APTA | Passenger Transport
The Source for Public Transportation News and Analysis November 4, 2011
Forward   |   Calendar   |   APTA Home   |   Advertise with Us
Obama Calls for Increased Public Transit Investment

In remarks Nov. 2 in Washington, DC, President Obama called on Congress to pass the transportation piece of the American Jobs Act, which will make immediate investments of $50 billion in U.S. transportation infrastructure.

“The United States is falling behind on investing in the roads, bridges, airports, and transit systems that keep our economy humming,” he said, adding “We spend just 2 percent of our GDP on infrastructure projects. Europe and China invest 5 percent and 9 percent of their respective GDPs on developing infrastructure.”

“Construction workers have been among the Americans hit hardest over the past few years,” he continued. “This week, Congress has the chance to do something about it and pass a bill that will put hundreds of thousands of construction workers back to work rebuilding our roads, bridges, airports, and transit systems.”

He emphasized: “It’s a bill that includes the kinds of ideas both parties have voted for in the past, it’s paid for, and its ideas are supported by an overwhelming majority of the American people.”

White House Releases Infrastructure Report
The White House also announced the release of Recent Examples of the Economic Benefits from Investing in Infrastructure, a report that emphasizes the “ongoing need for new investments to maintain, upgrade, and expand the nation’s stock of transportation infrastructure.”

Such investments in transportation infrastructure provide substantial economic benefits in both the short and long run, the report states. It cites several recently completed infrastructure projects, including expanded public transit services to new communities:

* The Green Line light rail extension in Portland, OR, moves commuters and other travelers to their destinations efficiently and with less congestion. “Without a well-functioning system of roads and highways, public transit, railways, seaports, and aviation, much of the activity in the U.S. economy would grind to halt,” the report said.  

* Dallas Area Rapid Transit’s 24-mile Green Line light rail extension opened for service six months ahead of schedule, in December 2010, with the report terming this “a remarkable transformation for a city, and a region, dominated by an automobile culture for most of the last century.”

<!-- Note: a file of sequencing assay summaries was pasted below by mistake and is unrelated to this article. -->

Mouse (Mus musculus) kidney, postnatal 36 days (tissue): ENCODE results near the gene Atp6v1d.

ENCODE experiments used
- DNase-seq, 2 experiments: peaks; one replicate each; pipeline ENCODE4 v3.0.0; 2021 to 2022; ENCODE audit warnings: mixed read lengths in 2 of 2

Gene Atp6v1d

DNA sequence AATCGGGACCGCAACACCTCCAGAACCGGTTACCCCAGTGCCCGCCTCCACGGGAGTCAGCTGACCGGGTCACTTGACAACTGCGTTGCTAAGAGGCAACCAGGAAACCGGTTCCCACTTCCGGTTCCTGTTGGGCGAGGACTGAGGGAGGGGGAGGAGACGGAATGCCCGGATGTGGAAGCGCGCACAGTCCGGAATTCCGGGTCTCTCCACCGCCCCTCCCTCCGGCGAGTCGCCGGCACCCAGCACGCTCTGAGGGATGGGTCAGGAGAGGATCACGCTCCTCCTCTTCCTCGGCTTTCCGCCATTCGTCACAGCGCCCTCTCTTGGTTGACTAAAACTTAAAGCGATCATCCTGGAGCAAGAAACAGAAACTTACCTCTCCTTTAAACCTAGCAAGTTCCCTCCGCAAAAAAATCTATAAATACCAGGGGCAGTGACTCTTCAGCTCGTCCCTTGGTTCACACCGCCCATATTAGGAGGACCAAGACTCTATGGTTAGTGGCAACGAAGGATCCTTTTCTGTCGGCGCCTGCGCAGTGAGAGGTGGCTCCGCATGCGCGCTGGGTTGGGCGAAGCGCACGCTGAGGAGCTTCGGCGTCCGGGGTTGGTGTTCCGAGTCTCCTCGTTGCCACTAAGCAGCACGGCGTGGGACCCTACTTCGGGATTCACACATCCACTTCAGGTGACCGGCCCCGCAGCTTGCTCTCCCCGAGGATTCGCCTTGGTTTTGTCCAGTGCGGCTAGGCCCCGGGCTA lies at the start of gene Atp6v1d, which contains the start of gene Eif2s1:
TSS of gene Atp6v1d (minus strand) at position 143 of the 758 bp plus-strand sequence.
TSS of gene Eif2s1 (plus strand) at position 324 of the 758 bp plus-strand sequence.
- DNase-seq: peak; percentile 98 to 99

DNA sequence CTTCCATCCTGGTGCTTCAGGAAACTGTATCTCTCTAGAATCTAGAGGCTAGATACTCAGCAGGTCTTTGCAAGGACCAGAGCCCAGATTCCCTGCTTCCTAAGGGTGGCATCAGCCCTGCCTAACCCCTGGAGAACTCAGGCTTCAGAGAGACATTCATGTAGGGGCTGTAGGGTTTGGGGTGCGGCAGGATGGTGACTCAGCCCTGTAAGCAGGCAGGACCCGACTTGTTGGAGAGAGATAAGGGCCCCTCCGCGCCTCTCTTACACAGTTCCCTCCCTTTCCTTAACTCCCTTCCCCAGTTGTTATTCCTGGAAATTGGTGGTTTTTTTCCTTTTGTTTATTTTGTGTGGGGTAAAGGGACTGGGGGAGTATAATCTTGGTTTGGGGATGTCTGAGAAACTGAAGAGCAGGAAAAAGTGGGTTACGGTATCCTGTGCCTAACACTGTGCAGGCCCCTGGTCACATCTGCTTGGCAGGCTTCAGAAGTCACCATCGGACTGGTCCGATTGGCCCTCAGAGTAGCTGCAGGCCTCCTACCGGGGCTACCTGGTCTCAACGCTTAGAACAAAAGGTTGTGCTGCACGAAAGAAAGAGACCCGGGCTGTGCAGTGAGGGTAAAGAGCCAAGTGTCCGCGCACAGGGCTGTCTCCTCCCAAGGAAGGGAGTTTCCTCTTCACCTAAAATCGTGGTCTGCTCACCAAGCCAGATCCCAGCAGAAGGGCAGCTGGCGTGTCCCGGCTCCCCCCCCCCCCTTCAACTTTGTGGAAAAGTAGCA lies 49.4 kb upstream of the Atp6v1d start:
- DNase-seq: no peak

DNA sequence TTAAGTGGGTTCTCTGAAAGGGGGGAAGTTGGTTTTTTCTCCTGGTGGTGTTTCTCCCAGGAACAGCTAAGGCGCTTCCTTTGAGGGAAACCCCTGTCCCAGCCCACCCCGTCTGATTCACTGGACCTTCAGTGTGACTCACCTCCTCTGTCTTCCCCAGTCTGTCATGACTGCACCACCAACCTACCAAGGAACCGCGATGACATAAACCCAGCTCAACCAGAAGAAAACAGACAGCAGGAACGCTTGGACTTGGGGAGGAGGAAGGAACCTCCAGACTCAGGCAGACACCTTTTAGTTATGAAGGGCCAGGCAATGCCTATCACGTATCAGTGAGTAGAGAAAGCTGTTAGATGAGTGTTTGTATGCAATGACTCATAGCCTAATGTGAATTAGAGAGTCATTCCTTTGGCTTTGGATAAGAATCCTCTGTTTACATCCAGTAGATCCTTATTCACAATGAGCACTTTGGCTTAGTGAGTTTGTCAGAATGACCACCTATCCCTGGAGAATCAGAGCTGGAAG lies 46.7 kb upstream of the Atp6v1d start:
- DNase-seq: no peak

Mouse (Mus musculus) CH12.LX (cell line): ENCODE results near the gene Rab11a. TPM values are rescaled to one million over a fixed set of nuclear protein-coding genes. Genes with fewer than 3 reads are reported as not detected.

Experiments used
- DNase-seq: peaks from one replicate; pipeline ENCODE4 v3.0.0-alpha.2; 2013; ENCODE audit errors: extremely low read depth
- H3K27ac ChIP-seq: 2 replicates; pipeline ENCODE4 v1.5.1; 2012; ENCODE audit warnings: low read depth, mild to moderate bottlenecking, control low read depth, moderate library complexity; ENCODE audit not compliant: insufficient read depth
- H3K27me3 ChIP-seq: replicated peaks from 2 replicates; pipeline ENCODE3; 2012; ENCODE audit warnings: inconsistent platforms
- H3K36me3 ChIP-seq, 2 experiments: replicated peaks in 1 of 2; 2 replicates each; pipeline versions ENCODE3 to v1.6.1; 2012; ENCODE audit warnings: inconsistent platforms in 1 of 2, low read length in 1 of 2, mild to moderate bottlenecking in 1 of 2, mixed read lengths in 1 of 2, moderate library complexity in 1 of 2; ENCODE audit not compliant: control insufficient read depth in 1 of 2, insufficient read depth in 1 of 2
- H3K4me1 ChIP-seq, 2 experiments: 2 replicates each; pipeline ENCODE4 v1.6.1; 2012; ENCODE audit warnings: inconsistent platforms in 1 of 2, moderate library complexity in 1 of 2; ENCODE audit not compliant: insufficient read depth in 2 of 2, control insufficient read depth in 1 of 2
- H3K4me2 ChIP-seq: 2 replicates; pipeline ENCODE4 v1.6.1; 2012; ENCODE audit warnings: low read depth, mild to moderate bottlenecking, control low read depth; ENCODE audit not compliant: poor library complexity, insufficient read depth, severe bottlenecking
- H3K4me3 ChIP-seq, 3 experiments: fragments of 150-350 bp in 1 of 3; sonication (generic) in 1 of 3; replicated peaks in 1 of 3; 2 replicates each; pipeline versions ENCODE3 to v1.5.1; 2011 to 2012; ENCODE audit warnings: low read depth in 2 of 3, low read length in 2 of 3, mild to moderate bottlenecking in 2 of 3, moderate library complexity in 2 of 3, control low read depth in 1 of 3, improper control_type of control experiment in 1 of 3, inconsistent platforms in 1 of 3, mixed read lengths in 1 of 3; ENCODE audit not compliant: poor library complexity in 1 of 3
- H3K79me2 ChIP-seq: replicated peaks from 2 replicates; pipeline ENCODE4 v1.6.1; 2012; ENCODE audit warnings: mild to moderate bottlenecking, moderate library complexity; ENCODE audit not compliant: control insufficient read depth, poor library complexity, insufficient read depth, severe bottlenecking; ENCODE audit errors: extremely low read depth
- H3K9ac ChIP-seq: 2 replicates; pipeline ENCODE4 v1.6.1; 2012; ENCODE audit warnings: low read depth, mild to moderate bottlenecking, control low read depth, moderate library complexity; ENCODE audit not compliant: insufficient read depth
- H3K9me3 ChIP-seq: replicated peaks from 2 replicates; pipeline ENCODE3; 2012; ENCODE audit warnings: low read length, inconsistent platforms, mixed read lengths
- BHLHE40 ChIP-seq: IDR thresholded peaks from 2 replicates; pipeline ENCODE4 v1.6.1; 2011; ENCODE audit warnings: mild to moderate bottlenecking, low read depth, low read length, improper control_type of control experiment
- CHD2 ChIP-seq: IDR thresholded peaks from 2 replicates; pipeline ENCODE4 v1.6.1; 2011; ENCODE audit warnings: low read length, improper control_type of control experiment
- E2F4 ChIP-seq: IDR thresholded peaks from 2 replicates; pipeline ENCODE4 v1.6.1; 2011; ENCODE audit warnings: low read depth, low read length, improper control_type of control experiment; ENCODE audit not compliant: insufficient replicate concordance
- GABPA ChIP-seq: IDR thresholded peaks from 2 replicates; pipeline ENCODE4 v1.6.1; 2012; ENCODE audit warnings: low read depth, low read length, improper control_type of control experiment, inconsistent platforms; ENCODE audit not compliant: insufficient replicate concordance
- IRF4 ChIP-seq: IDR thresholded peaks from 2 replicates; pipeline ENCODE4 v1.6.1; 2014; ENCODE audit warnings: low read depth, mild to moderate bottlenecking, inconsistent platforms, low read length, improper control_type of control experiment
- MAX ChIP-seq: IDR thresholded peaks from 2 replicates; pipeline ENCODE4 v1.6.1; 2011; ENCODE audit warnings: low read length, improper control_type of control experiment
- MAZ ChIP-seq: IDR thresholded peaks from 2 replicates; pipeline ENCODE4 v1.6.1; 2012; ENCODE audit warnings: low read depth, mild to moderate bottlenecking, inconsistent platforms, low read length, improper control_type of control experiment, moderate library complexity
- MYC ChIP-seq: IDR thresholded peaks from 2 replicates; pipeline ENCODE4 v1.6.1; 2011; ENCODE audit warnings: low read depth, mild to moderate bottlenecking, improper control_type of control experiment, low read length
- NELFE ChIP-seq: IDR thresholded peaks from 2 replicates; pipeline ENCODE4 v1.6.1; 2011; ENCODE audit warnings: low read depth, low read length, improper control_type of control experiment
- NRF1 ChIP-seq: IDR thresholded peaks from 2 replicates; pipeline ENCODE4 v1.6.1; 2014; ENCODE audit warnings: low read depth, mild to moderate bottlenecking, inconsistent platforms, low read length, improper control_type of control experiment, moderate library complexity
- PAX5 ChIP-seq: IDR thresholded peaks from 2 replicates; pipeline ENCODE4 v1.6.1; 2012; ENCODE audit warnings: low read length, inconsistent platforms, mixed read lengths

* The 10.6-mile Mid-Jordan Light Rail line opened in Utah in August, providing a direct connection to the Salt Lake City central business district, the University of Utah, and other metro area destinations.

* Seattle’s Sound Transit invested $377 million, funded with Build America Bonds, for light rail projects including the initial Central Link line and the Airport Link and University Link extensions.

The report examines the economic reasons for making these investments now and presents four different types of infrastructure projects that would most likely result in large returns. At the conclusion of the report are discussions of innovative financing methods, including leveraging private funding and developing methods to ensure that infrastructure funds go where they will have the most direct effect.

The text of the report is available here.
Share: LinkedIn Twitter Facebook

« Previous Article
Return to Top
Next Article »
» Metra commuter rail in Chicago is looking for a deputy executive director, administration. [More]
» The North County Transit District in Oceanside, CA, is seeking a chief operating officer. [More]
View more Classified Ads »
TO PLACE AN AD: E-mail or fax the requested date(s) of publication to: ptads@apta.com or FAX to (202) 496-4898. Mailing address is: Passenger Transport, 1666 K Street, NW, Washington, DC 20006. Ad copy is not accepted by phone. DEADLINE: Noon, Monday, one week prior to publication date. INFORMATION: Phone (202) 496-4819.
© Copyright 2011 American Public Transportation Association
1666 K Street NW, Washington, DC 20006
Telephone (202) 496-4882 • Fax (202) 496-4321
Print Version | Search Back Issues | Contact Us | Unsubscribe